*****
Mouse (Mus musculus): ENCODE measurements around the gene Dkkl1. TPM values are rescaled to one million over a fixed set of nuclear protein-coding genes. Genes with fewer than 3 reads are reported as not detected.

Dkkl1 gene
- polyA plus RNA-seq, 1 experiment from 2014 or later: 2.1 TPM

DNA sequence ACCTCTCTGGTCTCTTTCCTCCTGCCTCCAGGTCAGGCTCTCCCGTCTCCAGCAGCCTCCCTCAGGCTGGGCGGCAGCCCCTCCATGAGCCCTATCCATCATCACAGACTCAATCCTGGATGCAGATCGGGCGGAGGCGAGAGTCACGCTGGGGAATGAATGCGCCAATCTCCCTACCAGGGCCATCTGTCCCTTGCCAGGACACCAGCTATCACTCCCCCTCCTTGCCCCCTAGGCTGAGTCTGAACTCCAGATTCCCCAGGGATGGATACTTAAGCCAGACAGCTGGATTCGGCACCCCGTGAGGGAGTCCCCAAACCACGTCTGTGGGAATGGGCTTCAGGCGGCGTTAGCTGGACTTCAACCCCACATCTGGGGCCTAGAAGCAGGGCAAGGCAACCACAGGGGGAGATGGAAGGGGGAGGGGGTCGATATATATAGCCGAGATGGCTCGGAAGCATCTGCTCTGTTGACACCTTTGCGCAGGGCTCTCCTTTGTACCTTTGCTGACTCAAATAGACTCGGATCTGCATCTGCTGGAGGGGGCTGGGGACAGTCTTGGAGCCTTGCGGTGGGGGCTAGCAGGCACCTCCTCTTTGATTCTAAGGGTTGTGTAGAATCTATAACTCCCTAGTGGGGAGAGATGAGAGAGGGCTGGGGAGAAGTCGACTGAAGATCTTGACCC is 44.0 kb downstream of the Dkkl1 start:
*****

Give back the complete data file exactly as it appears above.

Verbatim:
Mouse (Mus musculus): ENCODE measurements around the gene Dkkl1. TPM values are rescaled to one million over a fixed set of nuclear protein-coding genes. Genes with fewer than 3 reads are reported as not detected.

Dkkl1 gene
- polyA plus RNA-seq, 1 experiment from 2014 or later: 2.1 TPM

DNA sequence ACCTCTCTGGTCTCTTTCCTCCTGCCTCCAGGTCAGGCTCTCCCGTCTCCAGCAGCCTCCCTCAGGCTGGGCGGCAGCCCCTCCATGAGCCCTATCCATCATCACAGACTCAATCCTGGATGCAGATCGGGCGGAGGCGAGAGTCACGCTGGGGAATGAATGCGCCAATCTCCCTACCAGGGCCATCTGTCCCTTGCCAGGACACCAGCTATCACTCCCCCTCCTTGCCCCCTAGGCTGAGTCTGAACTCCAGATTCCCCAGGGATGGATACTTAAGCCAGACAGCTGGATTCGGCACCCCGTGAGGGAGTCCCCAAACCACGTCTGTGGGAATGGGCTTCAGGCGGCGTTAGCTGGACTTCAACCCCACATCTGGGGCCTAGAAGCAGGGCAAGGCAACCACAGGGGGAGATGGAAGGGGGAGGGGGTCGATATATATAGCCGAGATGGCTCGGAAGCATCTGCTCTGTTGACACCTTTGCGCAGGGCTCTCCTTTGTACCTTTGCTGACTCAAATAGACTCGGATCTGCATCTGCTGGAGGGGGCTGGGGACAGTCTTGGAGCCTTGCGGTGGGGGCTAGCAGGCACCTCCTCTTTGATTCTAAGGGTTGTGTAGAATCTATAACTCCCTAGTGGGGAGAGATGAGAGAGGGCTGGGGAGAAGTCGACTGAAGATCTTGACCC is 44.0 kb downstream of the Dkkl1 start: